Crippled by bowed legs

Caused by malnutrition or other factors, bowed legs is a serious health issue in developing countries
Once the splints come off, Maurel will be able to walk away into a better life

Three-year-old Maurel, from Benin, sleeps in a hospital bed onboard the Africa Mercy. His mother, René, sits calmly next to him, gently stroking his hand. Recently Maurel underwent surgery to correct a particularly disfiguring outward curvature of his legs. Bowed legs can be common in young toddlers before bones straighten out and stiffen naturally, but Maurel’s condition was so bad that he was facing the rest of his life crippled.

This first appeared when Maurel was two years old. His mother, alarmed, took him to a local hospital for treatment where he was correctly diagnosed and scheduled for surgery. However, when it was discovered that René had a wealthy relative, the hospital increased the initially affordable medical bill to a sum exceeding $100,000. Unable to afford this exorbitant amount, René and her little boy had no choice but literally to hobble home.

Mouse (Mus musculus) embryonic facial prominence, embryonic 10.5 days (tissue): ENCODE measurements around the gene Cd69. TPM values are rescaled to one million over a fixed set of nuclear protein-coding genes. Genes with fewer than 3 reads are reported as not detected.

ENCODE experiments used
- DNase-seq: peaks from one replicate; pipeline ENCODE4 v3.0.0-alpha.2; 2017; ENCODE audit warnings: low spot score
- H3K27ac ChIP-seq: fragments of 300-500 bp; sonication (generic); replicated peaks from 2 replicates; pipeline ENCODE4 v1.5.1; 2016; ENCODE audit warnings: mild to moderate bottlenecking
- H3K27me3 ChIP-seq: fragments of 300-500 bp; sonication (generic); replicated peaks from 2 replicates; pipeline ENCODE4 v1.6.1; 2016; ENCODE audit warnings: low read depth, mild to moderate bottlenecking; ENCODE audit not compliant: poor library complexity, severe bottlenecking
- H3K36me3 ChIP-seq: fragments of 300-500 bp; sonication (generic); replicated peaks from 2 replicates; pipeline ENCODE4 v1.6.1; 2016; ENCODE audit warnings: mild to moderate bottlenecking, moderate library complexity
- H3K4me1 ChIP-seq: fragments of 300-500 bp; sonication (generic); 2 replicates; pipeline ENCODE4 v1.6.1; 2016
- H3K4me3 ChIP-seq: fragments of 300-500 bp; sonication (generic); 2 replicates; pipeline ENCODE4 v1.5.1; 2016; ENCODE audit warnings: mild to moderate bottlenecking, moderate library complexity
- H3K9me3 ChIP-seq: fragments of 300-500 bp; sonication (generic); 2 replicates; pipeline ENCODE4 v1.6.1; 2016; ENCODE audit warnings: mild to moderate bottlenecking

Months went by, and René heard rumours that a hospital ship was coming to Benin offering free medical care. Despite her initial scepticism, René was convinced when she saw a flyer detailing information about Mercy Ships. She was excited to see a photo of a child whose bowed legs had been corrected by surgery.

Too good to be true?

Although Maurel was accepted for surgery onboard the Africa Mercy this spring, his uncle was not willing to allow him to have the operation; he thought the offer of medical treatment was too good to be true, fearing that the surgery would not be done correctly and that Maurel’s legs would be completely crippled as a result. Why would doctors work for free after all? Surely their lack of pay was due to incompetence.

But René has no regrets about taking Maurel to the big white ship for an operation. „Everything here is so good. I am really happy,“ she says. And Maurel is recovering nicely after a successful operation. Though it will be some time before the casts come off, he will be able to walk normally, and who knows become a successful businessman“.

Thanks to Mercy Ships, René’s dreams for Maurel are now within reach.

Training of West African doctors

While the Africa Mercy is in port, we partner with local hospitals to train West African doctors and surgeons in orthopaedic techniques. Visit a local hospital in Lomé, Togo, where you can wander from room to room to see and hear doctors being trained and orthopaedic patients receiving physiotherapy.